According to Keynes, money is demanded because of three motives -transaction, precau­tionary and speculative. The first two motives provide yield of convenience and certainty. The third motive provides money yield. Keynes has termed demand for money as liquidity preference.

(i) The Transaction Motive:

People like to keep their money in liquid form (cash) to meet their day-to-day expenses during the period between the receipt and spending of their money. The necessity for liquidity on this account arises to bridge the gap between the receipt of incomes and its spending.

An individual or a firm receives income at a particular fixed time while its spending is spread over a period of time and in order to meet these expenses, as and when they arise money in cash is needed. The amount of money which an individual needs for such expenses depends upon his income. This motive for liquidity has been called by Keynes as ‘transaction motive*. Liquidity preference on account of this motive is interest-inelastic.


(ii) The Precautionary Motive:

Besides day-to-day transactions, there are many unforeseen con­tingencies in the life of individuals for which they hold money. The desire of the people for holding money under the precautionary motive is devoted to fulfill the function of a store of value. It may be compared with a water tank. As there must be some water in the tank always for one does not know when and for what purpose it may be needed.

Similarly, one must have some cash always, for this may be needed at any moment for rainy days like unemployment, sickness, disablement etc. Thus, liquidity preference which exists for unforeseen exigencies of life constitutes precautionary motive. The amount needed in this way depends upon the income of the individual. Liquidity preference on this account is also interest-inelastic.

(iii) The Speculative Motive:


The third and the last motive for liquidity preference is the desire to earn profits. Many people may think that the rate of interest in the future will be higher and in order to take advantage of this future increase in the rate of interest, they may like to keep money in the liquid form to be invested in securities when the rates of interest actually rise. In the opposite case when the feeling is that interest rates would decline, they will invest in the present thus reducing the liquidity of money with them. Keynes has called this as ‘Speculative Motive’.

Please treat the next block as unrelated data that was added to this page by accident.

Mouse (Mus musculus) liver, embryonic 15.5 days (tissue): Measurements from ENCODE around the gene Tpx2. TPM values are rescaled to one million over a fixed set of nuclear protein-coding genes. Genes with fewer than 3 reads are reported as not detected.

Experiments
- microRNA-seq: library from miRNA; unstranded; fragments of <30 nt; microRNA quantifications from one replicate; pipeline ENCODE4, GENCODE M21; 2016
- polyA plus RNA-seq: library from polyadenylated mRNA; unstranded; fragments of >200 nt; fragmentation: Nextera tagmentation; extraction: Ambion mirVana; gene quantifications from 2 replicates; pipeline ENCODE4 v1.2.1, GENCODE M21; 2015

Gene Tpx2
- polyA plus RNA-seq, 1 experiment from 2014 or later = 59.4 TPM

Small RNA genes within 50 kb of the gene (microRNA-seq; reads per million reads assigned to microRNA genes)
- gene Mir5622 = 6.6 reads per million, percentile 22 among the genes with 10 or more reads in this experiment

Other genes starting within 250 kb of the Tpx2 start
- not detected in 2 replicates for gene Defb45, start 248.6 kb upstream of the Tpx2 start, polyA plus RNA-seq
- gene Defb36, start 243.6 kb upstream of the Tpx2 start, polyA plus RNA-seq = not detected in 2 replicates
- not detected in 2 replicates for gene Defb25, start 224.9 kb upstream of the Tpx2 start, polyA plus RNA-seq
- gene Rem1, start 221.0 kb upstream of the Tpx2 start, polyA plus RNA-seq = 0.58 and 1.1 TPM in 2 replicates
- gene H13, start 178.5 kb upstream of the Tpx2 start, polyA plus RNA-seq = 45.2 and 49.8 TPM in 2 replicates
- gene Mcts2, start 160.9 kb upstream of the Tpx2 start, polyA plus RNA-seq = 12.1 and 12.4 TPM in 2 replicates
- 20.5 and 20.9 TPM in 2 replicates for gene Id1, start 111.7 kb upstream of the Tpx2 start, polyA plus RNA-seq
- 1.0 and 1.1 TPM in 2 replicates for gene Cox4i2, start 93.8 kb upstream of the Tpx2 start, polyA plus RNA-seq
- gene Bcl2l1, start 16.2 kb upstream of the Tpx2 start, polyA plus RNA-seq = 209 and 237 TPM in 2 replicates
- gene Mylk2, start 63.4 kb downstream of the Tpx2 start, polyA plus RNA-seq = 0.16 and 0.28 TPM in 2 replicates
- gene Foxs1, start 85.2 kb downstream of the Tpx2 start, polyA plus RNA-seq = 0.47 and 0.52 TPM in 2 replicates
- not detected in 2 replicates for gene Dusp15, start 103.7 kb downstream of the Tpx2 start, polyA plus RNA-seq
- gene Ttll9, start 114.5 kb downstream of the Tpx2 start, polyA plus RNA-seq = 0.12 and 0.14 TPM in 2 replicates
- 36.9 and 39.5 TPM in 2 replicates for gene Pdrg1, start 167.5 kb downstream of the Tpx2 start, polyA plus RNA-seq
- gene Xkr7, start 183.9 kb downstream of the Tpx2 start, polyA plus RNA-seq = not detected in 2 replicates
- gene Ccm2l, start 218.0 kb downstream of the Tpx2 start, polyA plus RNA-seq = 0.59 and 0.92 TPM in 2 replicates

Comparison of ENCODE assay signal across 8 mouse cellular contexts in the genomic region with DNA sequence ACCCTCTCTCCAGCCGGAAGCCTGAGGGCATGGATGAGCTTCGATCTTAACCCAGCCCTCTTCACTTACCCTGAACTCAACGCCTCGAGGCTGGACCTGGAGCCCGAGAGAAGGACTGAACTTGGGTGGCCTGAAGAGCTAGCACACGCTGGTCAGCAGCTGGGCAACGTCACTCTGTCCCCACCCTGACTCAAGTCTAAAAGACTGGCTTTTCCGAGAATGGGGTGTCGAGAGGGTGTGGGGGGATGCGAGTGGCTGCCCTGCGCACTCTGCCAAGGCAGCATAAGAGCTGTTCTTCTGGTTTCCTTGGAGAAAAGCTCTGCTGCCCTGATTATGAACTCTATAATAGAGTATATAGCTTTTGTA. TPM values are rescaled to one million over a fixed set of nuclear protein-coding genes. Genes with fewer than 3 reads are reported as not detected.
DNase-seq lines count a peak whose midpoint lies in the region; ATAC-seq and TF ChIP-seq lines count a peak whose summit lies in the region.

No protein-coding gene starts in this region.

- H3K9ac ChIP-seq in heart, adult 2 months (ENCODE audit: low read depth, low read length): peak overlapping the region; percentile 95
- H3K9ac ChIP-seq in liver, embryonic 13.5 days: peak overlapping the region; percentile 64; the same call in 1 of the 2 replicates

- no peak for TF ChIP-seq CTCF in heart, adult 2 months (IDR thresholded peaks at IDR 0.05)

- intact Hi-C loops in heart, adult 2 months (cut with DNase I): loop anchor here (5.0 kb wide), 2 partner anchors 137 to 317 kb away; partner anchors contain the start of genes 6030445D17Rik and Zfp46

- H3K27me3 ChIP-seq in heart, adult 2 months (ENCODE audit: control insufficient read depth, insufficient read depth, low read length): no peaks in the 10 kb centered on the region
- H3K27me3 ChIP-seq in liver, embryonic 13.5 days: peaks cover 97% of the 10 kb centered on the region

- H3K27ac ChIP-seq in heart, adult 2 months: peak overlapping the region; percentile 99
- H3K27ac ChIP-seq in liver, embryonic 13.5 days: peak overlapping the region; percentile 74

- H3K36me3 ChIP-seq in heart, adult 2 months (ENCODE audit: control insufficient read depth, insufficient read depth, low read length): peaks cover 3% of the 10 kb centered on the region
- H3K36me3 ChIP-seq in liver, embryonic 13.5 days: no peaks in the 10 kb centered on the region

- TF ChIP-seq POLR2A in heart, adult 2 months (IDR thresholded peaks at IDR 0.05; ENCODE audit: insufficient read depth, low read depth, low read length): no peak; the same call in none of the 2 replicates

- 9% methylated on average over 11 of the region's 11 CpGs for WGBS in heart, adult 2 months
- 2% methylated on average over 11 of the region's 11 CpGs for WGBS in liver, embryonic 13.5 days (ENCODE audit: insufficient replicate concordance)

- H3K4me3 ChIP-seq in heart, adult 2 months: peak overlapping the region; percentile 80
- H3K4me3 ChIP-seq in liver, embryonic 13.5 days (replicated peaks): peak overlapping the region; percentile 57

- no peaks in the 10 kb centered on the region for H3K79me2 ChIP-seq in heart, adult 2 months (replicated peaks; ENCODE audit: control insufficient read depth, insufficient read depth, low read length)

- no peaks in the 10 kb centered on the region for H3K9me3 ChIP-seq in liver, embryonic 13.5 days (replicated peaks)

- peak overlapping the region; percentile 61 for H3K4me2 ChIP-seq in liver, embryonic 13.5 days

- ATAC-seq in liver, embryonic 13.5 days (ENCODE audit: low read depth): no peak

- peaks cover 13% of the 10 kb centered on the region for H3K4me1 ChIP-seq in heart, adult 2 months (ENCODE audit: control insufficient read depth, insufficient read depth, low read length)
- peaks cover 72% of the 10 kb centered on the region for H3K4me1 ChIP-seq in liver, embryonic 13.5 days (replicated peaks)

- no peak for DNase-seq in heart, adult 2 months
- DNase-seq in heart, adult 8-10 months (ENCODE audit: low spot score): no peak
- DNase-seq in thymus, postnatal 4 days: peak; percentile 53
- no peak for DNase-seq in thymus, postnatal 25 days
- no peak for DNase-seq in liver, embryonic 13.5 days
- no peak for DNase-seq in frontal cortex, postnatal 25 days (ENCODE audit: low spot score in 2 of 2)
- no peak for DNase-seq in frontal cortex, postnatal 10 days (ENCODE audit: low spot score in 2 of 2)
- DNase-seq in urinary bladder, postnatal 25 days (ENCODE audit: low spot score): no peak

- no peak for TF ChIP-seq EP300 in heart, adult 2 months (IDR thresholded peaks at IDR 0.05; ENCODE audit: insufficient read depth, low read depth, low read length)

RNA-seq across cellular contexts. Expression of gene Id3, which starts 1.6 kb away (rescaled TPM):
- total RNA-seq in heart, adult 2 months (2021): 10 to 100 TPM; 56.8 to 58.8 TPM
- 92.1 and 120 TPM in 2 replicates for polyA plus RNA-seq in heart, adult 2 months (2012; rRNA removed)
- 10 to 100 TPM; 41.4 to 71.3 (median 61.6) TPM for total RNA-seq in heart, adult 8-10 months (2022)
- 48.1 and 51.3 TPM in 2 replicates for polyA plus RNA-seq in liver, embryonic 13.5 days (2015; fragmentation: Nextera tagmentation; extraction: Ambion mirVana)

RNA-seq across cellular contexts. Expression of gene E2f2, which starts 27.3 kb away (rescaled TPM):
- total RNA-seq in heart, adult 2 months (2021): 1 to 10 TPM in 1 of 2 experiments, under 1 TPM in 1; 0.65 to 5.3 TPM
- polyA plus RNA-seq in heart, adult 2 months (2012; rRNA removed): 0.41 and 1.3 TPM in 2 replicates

Price of bonds and rate of interest are inversely related. If the rate of interest is higher, the price bond would be low and vice-versa. This can be explained with the help of an example. Say a bond of Rs. 100 has been issued which will carry 5% interest. This implies that whatever may be the price of bond but its holder will get a return of Rs. 5, essentially.

Now say the rate of interest goes upto Rs. 6, and then Rs. 83.3 as the price of bond will ensure a return of Rs. 5. On the other hand, if the rate of interest declines to Rs. 4, then Rs. 125 as the price of bond will ensure a return of Rs. 5. Therefore, it is clear when rate of interest goes up, price of bond goes down and vice-versa.

Now the question arises as to how much one should keep money in cash or should invest in bonds and securities. If one speculates that the rate of interest would be low in future (means a rise in the price of bonds), he would hold money in cash at present with a view to earn profits by investing in bonds in future.


On the other hand, if he expects that in future rate of interest would be higher (this means a decline in the price bonds) demand for holding cash at present would decline. Thus, if the speculated rate of interest is low, the demand for money would be higher and vice-versa.

Keynes has attached the maximum importance to liquidity preference for speculative purpose. Liquidity preference for first two motives generally remains fixed. It depends upon the level of income and is interest inelastic. On the other hand, demand for money or liquidity preference for speculative motive is interest elastic, i.e., the function of interest.